Dilbar and Doshai's paintings on this manuscript vividly capture these cultural nuances, leaving a lasting impact on Assamese culture. Their artistic renderings not only preserve historical narratives but also contribute to the rich cultural heritage of Assam, showcasing the interplay between Muslim influences and Assamese traditions.

Impact of Muslims on Assamese Language and Literature: Azan Faqir

Shah Miran, a revered Sufi saint from Baghdad in the 17th century, journeyed to Assam to spread the teachings of Islam, where he became known as Azan Faqir.

Azan Faqir is celebrated for his extensive propagation of Islam and Sufism across the Brahmaputra Valley of Assam. His notable contribution to the Assamese language and literature lies in his creation of Islamic devotional songs, Zikir and Zaris. These compositions, infused with Arabic and Persian elements, marked a significant milestone in Assamese literary history, serving as a means to disseminate Islamic faith and beliefs among the people of Assam.

Azan Faqir's compositions found widespread acceptance among the Assamese populace, fostering harmony, peace, and fraternity between Hindus and Muslims in the region. His followers played a crucial role in spreading his teachings far and wide, ensuring that his Zikirs resonated in every corner of Assam, perpetuating his thoughts and ideas for generations to come.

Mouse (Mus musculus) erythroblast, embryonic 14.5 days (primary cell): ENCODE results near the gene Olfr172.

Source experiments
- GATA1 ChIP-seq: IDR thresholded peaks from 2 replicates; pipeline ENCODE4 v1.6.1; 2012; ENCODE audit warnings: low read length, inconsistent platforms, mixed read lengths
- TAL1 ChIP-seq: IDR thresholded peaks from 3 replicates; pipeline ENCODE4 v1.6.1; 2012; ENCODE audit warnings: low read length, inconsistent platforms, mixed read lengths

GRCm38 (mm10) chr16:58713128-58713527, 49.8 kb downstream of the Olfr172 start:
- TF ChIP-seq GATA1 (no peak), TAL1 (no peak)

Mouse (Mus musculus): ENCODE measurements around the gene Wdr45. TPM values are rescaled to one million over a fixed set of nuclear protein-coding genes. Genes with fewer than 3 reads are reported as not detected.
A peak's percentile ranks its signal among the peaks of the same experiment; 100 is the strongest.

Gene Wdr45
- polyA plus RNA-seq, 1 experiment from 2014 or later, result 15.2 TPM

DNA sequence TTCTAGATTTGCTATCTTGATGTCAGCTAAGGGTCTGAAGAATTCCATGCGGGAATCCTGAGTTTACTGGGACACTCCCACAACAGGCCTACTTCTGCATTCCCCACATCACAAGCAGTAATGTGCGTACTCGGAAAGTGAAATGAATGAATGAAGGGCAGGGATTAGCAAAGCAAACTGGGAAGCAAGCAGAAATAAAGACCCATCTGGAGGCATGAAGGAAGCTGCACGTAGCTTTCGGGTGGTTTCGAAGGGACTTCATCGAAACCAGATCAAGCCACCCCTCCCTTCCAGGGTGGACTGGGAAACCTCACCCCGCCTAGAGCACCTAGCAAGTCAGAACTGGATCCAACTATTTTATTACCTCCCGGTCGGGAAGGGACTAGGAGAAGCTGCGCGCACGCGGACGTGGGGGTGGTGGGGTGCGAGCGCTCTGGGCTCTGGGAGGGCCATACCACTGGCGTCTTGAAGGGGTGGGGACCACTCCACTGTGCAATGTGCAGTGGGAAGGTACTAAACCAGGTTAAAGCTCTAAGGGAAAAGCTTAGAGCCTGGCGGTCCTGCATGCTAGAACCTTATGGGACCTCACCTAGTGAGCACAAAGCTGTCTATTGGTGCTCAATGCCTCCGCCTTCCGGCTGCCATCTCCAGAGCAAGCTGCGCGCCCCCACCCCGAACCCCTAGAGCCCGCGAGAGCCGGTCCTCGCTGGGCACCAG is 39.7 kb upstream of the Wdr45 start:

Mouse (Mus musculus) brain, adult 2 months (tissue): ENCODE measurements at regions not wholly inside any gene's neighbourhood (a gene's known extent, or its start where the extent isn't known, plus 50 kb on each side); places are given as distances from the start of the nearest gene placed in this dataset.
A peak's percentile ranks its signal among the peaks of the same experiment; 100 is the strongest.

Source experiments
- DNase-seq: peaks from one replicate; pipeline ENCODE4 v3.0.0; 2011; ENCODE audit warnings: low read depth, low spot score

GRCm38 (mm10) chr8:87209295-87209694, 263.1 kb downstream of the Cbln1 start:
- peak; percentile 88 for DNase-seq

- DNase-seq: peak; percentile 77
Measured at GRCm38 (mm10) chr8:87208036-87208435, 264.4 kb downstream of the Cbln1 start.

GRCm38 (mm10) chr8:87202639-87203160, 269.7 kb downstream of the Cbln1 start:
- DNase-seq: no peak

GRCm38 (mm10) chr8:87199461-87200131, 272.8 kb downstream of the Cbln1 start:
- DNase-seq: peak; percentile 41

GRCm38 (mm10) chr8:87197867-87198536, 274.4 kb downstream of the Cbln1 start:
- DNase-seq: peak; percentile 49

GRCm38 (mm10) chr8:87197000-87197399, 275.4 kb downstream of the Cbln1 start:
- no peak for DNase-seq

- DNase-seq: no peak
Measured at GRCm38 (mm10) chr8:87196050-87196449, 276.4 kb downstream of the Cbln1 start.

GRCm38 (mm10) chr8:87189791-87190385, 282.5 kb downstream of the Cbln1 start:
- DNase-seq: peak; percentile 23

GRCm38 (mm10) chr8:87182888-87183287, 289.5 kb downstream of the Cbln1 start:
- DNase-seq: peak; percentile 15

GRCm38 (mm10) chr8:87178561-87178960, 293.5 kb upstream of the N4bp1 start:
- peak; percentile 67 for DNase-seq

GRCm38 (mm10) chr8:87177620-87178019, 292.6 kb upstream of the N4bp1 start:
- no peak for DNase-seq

Muhammad Ali: A Scholar and Chronicler

Hailing from Secunderabad, Muhammad Ali was a distinguished scholar proficient in Arabic and Persian languages. His journey to Assam commenced alongside Nawab Mansur Khan during the 1682 AD expedition.

Despite Nawab Mansur Khan's defeat by the Ahoms, Muhammad Ali chose to remain in Assam. With the authorization of Gorgoiyan Sandhikoi, an administrator of the Ahom kingdom, Muhammad Ali undertook the remarkable task of composing the Padshah Buranji. This chronicle, written in the Assamese language, chronicled significant events in medieval Assam, offering invaluable insights into its historical tapestry.

In addition to the Padshah Buranji, Muhammad Ali penned a chronicle detailing the history of the Delhi Sultans in Assamese. Both works represented profound contributions to the Assamese language, enriching its literary landscape with historical narratives of great significance.

The Padshah Buranji, in particular, garnered widespread acclaim and was later translated into English by S.K. Bhuyan under the title "Annals of the Delhi Badhshahate," ensuring its accessibility to a broader audience. Muhammad Ali's scholarly endeavours and literary contributions continue to illuminate Assam's historical heritage.

Moidul Islam Bora: Champion of Assamese Literature and Persian Studies